Interviewer:

So the P.C. meeting here is an all-female P.C. What do you think the...

Jing Xiao:

Impact?

Interviewer:

Not the reason-- or impact or <inaudible>...

Jing Xiao:

I think the impact will be great. It makes women in robotics more visible and can be more inspiring to female students, because they can see all these role models. So I really think the impact will be very significant.

Robotics in China

Interviewer:

I have a-- unrelated to that question but I’m curious. Do you have knowledge of what’s going on in robotics in China? Have you ever worked with people or <inaudible>?

Jing Xiao:

Yeah, I collaborate, certainly collaborated with people in China, especially with Beihang University in haptics. My impression is robotics in China is still mostly-- well, maybe I don’t really know too much so I probably shouldn’t say because I should say I really don’t know too much what’s going on. And I think there’re more robots. They build robots and for different purposes for search and rescue or for industrial applications. But, on the other hand, from the perspective of algorithms and programs, I don’t see too many-- at least too many innovation. Or maybe it’s just that I don’t know too much.

Interviewer:

Yeah, we haven't had the opportunity to talk to too many people from China so that’s why I’m asking.

Jing Xiao:

Yeah, I think it’s probably better to just cut off what I said...

Interviewer:

Oh, sure, no problem.

Jing Xiao:

...because I don’t really know.

Interviewer:

You mentioned that you collaborated with some people from China. What kinds of things have you collaborated on?

Jing Xiao:

Haptics.

Interviewer:

Mm-hm.. and why was it particularly interesting to collaborate with <inaudible>?

Jing Xiao:

I think it was more like just the problems because they came to me and said, “Oh, you did this work and we have this similar concern. We want to focus on a rendering of a force response for very complex interaction situation with contacts. So it’s really just research topic oriented. And the same thing with my other collaborations. It’s not because of other reasons. The reason is just pure common interest on particular research problem.

Robotics Program at University of North Carolina at Charlotte

Interviewer:

I wonder if you could talk a little bit about what was going on in robotics since you first hit North Carolina and Charlotte, when you first got there and how that program has grown and evolved <inaudible>.

Jing Xiao:

Oh, well, there was no robotics then and we had some people in different departments that teach robotics. And I think one faculty member taught robotics then and he left, maybe for various reasons. Then, I was mostly by myself and my students doing robotics work for many years. And, more recently, I have a colleague who’s also in robotics and we are seeing more and more interest from students to learn about robotics and to do research in robotics.

Interviewer:

Is there artificial intelligence courses or is it mostly control-oriented? What’s the academic environment around robotics?

Jing Xiao:

I think more lean towards algorithms and certainly the basics. You have to learn the basics in order to do manipulation. If you don’t understand kinematics and dynamics for an arm, you cannot really do too much.

Interviewer:

Do they have the engineering students as well as computer science students <inaudible>?

Jing Xiao:

Yeah, we have a engineering-- so we’re in a different college now. We used to be part of engineering but now we have our own college, College of Computing and Informatics. The College of Engineering also has the faculty members interested in robotics. More interested in the education part of robotics and they run robotics summer camps, for example, very successfully. The robotics summer camps are the most popular ones. It’s very difficult to get in. One easily get on the waiting list. So they’re more interested in that.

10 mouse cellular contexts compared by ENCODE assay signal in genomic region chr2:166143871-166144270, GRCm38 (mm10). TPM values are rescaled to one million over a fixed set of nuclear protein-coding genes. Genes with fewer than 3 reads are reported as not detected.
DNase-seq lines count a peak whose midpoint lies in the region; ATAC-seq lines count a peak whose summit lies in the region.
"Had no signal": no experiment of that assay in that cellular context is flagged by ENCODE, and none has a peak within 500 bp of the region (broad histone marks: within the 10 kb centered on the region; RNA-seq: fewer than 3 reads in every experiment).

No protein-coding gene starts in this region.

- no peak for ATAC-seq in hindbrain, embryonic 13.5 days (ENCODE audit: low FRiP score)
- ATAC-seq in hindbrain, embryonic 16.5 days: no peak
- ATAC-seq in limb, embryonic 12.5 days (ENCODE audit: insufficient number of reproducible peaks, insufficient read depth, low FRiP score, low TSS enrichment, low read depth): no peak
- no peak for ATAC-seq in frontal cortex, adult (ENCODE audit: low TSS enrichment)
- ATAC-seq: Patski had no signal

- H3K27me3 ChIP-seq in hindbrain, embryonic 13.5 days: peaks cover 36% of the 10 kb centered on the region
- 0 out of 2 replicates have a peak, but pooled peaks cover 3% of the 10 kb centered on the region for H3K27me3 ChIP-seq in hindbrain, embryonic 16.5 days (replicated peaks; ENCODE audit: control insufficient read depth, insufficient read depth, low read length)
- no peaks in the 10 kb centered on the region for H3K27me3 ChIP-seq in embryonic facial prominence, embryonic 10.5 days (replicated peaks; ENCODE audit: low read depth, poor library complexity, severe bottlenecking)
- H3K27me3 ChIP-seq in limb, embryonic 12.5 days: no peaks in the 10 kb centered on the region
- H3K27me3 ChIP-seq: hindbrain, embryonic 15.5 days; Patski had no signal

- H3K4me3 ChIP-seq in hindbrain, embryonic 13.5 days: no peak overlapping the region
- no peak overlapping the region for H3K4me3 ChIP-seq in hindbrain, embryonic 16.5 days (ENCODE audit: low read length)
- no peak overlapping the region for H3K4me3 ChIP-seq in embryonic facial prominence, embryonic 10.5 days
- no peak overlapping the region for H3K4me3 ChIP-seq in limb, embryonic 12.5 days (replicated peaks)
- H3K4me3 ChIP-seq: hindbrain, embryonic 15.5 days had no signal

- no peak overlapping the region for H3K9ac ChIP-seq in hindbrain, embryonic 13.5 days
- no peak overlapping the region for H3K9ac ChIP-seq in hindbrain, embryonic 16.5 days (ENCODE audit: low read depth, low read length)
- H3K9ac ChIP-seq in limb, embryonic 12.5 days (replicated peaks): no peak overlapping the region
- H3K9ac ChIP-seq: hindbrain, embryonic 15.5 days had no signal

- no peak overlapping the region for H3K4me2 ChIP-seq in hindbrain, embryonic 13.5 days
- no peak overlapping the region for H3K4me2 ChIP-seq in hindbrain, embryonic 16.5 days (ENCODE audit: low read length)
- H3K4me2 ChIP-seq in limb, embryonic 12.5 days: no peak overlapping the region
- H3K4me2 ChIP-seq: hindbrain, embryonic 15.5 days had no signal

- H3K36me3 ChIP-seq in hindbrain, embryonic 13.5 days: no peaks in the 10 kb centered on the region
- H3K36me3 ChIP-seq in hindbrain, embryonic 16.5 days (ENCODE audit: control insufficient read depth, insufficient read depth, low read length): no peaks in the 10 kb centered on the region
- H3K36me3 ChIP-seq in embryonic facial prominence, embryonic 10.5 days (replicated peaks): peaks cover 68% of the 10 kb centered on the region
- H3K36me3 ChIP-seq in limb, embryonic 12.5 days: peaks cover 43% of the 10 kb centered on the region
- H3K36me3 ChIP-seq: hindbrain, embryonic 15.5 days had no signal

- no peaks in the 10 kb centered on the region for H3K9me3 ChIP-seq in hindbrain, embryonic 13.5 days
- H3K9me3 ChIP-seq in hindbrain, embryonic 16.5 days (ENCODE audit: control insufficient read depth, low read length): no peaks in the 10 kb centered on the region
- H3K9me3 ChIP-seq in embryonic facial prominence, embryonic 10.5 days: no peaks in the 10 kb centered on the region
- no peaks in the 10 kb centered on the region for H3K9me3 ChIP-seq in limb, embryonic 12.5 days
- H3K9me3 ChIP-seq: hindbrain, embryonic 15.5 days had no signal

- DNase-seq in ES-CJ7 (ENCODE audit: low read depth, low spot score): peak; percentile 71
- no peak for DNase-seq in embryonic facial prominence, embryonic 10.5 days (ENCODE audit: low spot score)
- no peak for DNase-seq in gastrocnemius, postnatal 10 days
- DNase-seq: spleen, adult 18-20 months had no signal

Advice for Prospective Students

Interviewer:

Great, and the question we always ask is what sort of advice do you have for young people who are interested in a career in robotics?

Jing Xiao:

I think I-- well, certainly-- first, one needs to be motivated. You want to solve some problems with robotics. Then, with that goal in mind, next one needs to really build the foundation to learn all need to be learned. And then, just let your natural creativity and imagination take you.

Interviewer:

Great. Is there anything that we didn’t cover that you wanted to talk about or any particular projects <inaudible> that you remembered that we didn’t talk about?

Jing Xiao:

Not really. Actually, I don’t know.

<crew talk>

Involvement with the IEEE and the Robotics Automation Society

Interviewer:

You could also talk a little bit about your involvement with the IEEE and the Robotics Automation Society and some of the service roles that you’ve held.

Jing Xiao:

Yes. Yeah, I got involved with those pretty early. I was elected as an administrative committee member back in 1999. So I served for three years starting from 1999. That was my first kind of interaction with the IEEE Robotics Automation Society. And then, over the years, I always got involved to some degree. I was in the members and-- what do you call? Membership Activities Board. And I remember we first talked about how to lower the barrier for students and to the society, and to lower the member ship fees for students, and to try to attract more students. And also the next thing is try to make sure the students find the society useful and beneficial for their careers and they want to stay on after their graduation. Currently, I’m serving as the vice president for Member Activities, board. Our major goal is to try to retain our younger members, especially two to five years’ membership, and still continue attract student members.

Interviewer:

What are some of the ways that you’re trying to do that?

Jing Xiao:

I don’t know if everything so be in this but...

Interviewer:

No problem.

<off topic conversation>